Transcription factor activation:where KX∈[102,106]V−1cell (or 1.7·10−7,10−3M), so activation can be made very sensitive to A or B.

Transcriptional regulation of enzyme production:where the maximum rates are limited by ribosome count and speed. The parameters determine the type of regulation, ranging from strong repression to linear activation via leakiness and indifference. The strength of T*X as a regulator is , meaning that hundreds to thousands of TF molecules are needed for regulation. Similarly for the regulation of pTA by pTB and vice versa, mutatis mutandis.

Enzyme activity:where vX = 103 s−1 and KE = 108V−1cell≈1.7mM, which loosely means that one in 1 000 collisions between X and EX leads to a reaction that takes 1ns.

Protein production, cell growth, and dilution:where Kcell = 108V−1cell and Kprot = 106V−1cell reflect bottlenecks in cell replication and protein synthesis, scell = 1010V−1cell because a cell takes that many molecules of C to build, and pcell = 107V−1cells−1 should give a maximum growth rate of about 20 minutes per generation.

The rate equations:where DX = 1 s−1 lies between an upper limit set by diffusion and a lower limit set by the maximum growth rate, dE = 10−3 s−1 makes EX rather short-lived but keeps its level reasonable even at the maximum production rate, and dT = 10−5 s−1 is a realistic decay rate far slower than dE.

For an upper bound to the reproductive cost of adding an extra gene, consider a prokaryote for which the DNA replication rate is limiting. If this rate is proportional to the genome size, and there are 1 000 genes, the fitness cost is on the order of 10−3. By comparison, the cost of synthesizing the extra DNA is closer to 10−5scell .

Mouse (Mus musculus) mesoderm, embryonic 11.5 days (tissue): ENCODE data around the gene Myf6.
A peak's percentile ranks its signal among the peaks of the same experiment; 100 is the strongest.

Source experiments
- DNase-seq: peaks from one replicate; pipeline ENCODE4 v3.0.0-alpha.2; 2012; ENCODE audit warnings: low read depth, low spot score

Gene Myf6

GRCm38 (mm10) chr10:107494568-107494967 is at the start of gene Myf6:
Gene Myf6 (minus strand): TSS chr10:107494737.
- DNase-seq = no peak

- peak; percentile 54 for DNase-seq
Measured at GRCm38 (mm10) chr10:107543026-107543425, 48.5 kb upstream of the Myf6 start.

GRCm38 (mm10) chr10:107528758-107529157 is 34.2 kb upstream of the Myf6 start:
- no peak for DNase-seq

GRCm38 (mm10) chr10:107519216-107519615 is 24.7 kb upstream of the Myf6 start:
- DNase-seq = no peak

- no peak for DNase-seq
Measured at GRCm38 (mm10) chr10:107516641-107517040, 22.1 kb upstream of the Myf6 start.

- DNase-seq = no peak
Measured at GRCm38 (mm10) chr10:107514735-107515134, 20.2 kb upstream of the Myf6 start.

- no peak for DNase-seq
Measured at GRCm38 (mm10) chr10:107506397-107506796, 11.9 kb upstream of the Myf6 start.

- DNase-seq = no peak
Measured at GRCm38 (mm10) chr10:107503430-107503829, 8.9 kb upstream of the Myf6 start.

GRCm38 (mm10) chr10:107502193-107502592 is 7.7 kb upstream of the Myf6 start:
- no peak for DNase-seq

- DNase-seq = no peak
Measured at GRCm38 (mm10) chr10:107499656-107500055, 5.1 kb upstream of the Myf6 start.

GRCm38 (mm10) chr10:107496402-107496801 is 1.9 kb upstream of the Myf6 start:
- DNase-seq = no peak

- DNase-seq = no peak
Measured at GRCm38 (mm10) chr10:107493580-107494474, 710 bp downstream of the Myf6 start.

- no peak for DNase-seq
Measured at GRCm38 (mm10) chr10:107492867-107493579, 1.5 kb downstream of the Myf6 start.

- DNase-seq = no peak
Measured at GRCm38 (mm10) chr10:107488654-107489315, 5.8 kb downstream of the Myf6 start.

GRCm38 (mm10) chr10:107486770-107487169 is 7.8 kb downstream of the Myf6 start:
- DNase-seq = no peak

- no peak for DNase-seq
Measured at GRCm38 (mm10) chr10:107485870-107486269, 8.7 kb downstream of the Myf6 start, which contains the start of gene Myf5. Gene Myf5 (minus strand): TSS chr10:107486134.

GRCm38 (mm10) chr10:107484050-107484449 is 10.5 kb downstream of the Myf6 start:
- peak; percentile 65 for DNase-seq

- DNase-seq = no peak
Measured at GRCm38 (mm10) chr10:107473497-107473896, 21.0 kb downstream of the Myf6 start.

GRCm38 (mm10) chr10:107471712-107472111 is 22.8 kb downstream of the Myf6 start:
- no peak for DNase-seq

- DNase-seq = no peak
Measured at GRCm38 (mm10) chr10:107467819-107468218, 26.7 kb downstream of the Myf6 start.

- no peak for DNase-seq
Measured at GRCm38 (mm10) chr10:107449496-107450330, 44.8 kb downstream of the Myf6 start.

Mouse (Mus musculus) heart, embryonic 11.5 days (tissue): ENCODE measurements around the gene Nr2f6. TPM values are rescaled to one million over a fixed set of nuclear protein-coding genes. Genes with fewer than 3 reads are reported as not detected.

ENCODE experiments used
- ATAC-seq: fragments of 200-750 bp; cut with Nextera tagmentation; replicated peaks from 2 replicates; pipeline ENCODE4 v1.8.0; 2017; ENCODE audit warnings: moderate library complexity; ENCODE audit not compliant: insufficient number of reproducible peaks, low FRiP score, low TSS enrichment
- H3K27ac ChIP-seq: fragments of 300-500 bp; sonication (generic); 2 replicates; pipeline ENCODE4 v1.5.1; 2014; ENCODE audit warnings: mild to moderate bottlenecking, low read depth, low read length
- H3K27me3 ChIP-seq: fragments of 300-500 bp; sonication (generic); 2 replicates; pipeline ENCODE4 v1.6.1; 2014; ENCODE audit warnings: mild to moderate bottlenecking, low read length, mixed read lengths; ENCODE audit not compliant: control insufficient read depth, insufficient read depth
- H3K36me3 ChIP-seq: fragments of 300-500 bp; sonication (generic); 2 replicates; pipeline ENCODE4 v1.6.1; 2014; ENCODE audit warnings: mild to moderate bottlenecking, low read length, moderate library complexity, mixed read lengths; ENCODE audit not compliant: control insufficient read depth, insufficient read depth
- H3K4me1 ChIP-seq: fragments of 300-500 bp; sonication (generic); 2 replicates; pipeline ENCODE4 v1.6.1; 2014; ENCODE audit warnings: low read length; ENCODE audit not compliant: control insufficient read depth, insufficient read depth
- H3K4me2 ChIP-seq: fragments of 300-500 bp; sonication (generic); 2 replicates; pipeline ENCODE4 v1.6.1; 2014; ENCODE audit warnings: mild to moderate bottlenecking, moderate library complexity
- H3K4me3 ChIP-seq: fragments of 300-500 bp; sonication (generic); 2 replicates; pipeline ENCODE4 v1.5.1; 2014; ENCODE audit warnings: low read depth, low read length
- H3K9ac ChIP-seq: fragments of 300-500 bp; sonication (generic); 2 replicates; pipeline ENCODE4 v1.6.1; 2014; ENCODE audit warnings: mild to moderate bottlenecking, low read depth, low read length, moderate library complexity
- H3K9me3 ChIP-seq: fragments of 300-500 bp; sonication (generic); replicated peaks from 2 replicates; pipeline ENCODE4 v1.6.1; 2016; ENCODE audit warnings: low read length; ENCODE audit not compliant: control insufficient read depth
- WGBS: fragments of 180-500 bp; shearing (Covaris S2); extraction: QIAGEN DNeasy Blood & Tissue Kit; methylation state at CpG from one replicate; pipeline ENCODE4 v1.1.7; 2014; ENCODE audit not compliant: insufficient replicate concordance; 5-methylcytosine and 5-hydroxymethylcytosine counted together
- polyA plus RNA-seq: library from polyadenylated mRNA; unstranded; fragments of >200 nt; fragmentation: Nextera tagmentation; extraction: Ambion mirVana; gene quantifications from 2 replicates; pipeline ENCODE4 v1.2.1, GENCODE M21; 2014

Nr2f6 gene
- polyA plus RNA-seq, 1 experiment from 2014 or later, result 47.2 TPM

To find the growth rate in the equations' steady state, we performed a numeric integration from the state with all variables zero except C = 108V−1cell, using the bsimp stepper from GSL ( For figure 5 we probed for bistability by gradually going from low to high Bext, and vice versa.


CT acknowledges support from the Swedish National Research School in Genomics and Bioinformatics. DA was supported by the Knut and Alice Wallenberg foundation. CP and MK were supported by the Swedish Foundation for Strategic Research (Senior Individual Grant). MK was also supported by the Knut and Alice Wallenberg Foundation through the Swegene consortium and the Strategic Science Foundation (Lund Strategic Center for Clinical Cancer Research). We thank Björn Samuelsson for assistance with the figures, and are grateful to an anonymous referee for many helpful comments.

Author Contributions

Conceived and designed the experiments: CP MK CT. Wrote the paper: CP MK CT DA. Other: Provided biological knowledge: DA. Performed the simulations: CT.